• Supply inventory—control? problems? costs?
Hygiene Department
  • Number of recare appointments; number needed to meet minimum goal of 75% to 80% of active patients recalled regularly.
  • Show rate (recare patients seen as appointed divided by the total number appointed)
  • Analysis of appointments—6 months or less, perio, home care, prenatal, etc.
  • Production—$_____; hygiene is ___% of total office production; compare YTD with last YTD
Marketing Department and Physical Facility
  • Number of new patients this month compared to the same month last year; YTD compared to last YTD
  • Number of patients deactivated—reasons
  • Computer system—updates/changes needed; charts (count of active patients); website; social media postings; IT out-sourcing; security, etc.)
  • Office equipment—phone, business machines, etc., projected needs and costs
  • Number and type of community contacts; method of thanks to referral sources; other contacts
  • Report on past and future marketing activities, costs, dates, successes, failures
  • Analysis of compliments and complaints from patients; concerns about suppliers, service providers, etc.
  • Office facility, d├ęcor, furniture, equipment, general appearance, signage, cleanliness; future plans, projected costs, timeline, etc.

Monday, January 8, 2018


As far-fetched as it may seem, regulations of the Americans with Disabilities Act (ADA), signed into law in 1990, now affect your practice website. The demand that public websites meet ADA standards came in summer 2017 via a U.S. District Court ruling in southern Florida that Winn Dixie Grocery Company violated the ADA by having a website which was not usable by a visually impaired customer. The court ruled in favor of the plaintiff.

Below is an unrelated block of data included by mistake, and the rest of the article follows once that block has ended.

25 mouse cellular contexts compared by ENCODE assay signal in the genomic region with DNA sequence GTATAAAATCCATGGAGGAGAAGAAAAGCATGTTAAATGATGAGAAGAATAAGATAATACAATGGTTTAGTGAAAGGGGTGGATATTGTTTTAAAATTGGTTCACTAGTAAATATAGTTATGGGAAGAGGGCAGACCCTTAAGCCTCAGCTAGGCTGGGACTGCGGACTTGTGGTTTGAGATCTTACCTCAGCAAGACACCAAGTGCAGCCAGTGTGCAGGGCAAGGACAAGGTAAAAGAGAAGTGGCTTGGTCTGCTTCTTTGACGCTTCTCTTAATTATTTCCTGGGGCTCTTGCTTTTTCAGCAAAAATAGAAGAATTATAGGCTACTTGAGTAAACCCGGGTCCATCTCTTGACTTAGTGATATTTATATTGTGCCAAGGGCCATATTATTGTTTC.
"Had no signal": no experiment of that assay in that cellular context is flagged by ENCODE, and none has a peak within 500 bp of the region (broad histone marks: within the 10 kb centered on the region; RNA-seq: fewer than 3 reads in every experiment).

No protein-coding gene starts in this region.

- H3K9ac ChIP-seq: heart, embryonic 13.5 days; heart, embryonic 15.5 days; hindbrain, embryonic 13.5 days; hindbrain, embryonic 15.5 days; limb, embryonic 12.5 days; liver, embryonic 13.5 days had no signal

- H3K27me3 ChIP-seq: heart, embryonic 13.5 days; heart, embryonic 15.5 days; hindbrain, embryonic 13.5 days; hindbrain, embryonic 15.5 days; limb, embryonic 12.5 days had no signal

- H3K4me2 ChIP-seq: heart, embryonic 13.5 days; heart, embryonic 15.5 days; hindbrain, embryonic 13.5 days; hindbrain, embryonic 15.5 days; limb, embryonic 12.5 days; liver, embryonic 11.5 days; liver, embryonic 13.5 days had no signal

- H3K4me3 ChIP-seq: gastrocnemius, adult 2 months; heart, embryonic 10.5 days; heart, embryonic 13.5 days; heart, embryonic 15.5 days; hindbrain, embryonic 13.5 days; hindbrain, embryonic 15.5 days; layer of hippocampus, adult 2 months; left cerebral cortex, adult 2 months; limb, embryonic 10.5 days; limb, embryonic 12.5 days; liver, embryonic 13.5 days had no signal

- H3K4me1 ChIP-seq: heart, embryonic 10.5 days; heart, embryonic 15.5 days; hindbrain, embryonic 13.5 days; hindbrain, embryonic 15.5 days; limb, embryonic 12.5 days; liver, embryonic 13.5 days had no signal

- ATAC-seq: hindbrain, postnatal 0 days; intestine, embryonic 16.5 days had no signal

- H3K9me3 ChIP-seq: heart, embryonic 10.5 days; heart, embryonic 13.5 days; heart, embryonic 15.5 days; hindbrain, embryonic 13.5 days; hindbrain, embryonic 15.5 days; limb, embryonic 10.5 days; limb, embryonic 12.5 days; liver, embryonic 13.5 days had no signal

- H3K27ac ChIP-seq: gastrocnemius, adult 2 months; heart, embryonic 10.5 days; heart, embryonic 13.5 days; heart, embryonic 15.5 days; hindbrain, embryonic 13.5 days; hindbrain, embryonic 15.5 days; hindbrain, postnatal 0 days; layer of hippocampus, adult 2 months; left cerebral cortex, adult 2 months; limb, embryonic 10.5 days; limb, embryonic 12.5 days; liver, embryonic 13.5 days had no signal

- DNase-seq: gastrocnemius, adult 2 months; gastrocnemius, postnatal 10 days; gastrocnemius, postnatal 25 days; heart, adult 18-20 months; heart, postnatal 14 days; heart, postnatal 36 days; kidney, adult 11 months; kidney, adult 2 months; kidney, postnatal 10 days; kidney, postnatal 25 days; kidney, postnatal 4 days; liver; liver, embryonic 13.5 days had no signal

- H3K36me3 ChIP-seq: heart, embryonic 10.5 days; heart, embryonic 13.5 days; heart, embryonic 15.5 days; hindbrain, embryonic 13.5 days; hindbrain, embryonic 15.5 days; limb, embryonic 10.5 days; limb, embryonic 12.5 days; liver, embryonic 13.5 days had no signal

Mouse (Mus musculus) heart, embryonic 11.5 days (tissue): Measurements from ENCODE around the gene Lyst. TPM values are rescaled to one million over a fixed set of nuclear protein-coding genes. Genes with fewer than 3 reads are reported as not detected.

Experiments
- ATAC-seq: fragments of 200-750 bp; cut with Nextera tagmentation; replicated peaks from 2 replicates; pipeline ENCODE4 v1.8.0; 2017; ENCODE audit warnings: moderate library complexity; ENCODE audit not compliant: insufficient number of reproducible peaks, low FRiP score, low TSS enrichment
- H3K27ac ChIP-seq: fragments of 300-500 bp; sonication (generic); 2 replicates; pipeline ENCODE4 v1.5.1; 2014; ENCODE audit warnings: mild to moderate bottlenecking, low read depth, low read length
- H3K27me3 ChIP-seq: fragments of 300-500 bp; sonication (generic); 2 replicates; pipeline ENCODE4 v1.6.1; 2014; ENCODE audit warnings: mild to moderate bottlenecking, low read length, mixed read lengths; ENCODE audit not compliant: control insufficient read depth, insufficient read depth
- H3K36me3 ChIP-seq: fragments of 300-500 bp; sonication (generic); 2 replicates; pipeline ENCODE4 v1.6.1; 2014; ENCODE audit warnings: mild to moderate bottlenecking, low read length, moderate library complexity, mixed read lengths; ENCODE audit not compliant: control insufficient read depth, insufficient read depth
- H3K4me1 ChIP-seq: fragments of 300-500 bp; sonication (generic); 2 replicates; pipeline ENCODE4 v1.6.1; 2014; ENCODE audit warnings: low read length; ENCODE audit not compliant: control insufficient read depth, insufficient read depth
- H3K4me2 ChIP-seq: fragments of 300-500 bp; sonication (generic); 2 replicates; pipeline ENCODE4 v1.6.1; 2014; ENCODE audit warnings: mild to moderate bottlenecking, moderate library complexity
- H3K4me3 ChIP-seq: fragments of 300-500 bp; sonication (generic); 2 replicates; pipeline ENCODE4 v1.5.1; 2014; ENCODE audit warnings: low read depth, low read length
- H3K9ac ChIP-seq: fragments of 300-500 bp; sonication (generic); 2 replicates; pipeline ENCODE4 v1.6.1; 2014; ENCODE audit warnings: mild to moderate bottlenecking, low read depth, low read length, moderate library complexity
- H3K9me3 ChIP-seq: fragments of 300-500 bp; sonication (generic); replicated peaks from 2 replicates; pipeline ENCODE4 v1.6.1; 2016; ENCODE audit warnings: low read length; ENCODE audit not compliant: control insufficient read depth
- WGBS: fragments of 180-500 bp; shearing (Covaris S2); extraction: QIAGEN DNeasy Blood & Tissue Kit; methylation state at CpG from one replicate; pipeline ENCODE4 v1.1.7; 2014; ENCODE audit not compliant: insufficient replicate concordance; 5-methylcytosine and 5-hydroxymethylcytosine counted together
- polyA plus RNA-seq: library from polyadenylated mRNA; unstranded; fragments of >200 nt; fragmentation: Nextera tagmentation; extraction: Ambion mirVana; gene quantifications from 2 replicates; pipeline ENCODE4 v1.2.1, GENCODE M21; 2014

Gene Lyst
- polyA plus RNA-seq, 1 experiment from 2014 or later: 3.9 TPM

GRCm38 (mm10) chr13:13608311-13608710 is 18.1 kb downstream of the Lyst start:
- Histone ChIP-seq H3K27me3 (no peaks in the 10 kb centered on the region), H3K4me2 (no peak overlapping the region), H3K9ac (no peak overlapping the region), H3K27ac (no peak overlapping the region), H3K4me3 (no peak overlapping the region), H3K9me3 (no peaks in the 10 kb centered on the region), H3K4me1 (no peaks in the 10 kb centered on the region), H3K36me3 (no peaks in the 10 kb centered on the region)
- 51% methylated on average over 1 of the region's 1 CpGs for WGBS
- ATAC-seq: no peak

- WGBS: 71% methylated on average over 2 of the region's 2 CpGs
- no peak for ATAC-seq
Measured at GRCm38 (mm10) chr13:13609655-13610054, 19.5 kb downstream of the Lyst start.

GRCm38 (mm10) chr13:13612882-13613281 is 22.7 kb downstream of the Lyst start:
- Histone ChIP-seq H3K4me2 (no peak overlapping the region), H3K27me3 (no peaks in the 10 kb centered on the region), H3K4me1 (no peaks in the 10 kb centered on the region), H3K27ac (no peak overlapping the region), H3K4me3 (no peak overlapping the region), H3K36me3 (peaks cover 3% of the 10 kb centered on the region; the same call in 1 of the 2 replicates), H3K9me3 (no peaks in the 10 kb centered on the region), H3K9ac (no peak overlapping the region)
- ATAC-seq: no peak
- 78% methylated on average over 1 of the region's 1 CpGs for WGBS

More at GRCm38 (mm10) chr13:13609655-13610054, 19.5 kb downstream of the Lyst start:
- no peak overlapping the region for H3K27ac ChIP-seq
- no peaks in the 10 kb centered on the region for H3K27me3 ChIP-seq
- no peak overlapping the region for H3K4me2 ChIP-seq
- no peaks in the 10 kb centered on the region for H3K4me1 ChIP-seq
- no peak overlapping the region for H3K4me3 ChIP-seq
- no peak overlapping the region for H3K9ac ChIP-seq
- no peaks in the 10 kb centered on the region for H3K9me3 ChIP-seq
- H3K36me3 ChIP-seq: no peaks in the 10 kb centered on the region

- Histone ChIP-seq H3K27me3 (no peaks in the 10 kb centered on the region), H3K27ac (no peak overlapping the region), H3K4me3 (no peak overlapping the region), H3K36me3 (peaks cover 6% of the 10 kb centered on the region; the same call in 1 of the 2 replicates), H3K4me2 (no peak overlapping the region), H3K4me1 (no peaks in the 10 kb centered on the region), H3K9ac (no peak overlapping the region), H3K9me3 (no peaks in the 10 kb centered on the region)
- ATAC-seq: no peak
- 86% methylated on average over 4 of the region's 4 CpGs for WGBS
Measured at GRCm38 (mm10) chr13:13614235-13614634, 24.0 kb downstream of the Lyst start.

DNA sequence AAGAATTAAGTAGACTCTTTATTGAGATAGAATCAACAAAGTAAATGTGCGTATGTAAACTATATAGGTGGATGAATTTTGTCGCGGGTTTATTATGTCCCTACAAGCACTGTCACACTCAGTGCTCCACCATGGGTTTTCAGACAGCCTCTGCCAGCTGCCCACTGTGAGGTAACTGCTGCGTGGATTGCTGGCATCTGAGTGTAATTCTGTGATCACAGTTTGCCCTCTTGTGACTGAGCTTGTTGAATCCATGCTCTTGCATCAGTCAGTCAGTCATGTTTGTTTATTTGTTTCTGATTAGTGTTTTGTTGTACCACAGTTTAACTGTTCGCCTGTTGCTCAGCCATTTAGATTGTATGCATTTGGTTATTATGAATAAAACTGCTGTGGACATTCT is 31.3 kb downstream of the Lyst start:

The court's decision stated that inaccessibility of its website denied the customer "full and equal enjoyment of […] the services, facilities, privileges, advantages, or accommodations that Winn Dixie offers its sighted customers." Included in such services were ordering groceries online to be picked up at the store, ordering prescriptions from the store pharmacy, downloading store coupons, etc. Now—substitute the name of your dental practice for "Winn Dixie" in the statement above, and you'll understand the message this ruling sends concerning dental practice websites.

Title III of the ADA forbids discrimination based on disability in places of public accommodation that are generally open to the public, including dental and medical offices, restaurants, theaters, schools, recreation facilities, etc. The court ruling names a business website as a place of public accommodation because the website is a gateway to the business's physical location, office, store, school, theater, gym, etc.

What should you do to reduce the risk of a claim by a disabled patient or potential patient?
  1. Educate yourself. The American Dental Association's Division of Legal Affairs has sent information, a white paper, to all state dental societies describing website compliance to ADA regulations. Obtain a copy from your state dental society to understand all steps necessary to decrease the risk of a claim.
  2. Check with your website designer or administrator to determine if your site is fully accessible to disabled people under the conditions demanded in the ADA.
  3. Disable your practice website if it cannot be re-designed immediately to accommodate the disabled, including installation of screen reader software for the visually impaired and an accessibility link directing the disabled to a webpage instructing them of action to take if some facet of your website is inaccessible. Reactivate your website only after it is made fully accessible under ADA guidelines.
For more information, the American Dental Association has published an excellent resource, A Dentist's Guide to the Law: 228 Things Every Dentist Should Know, which includes a section on the American with Disabilities Act's requirements on website development. Order online or call 1-800-947-4746.

Monday, January 1, 2018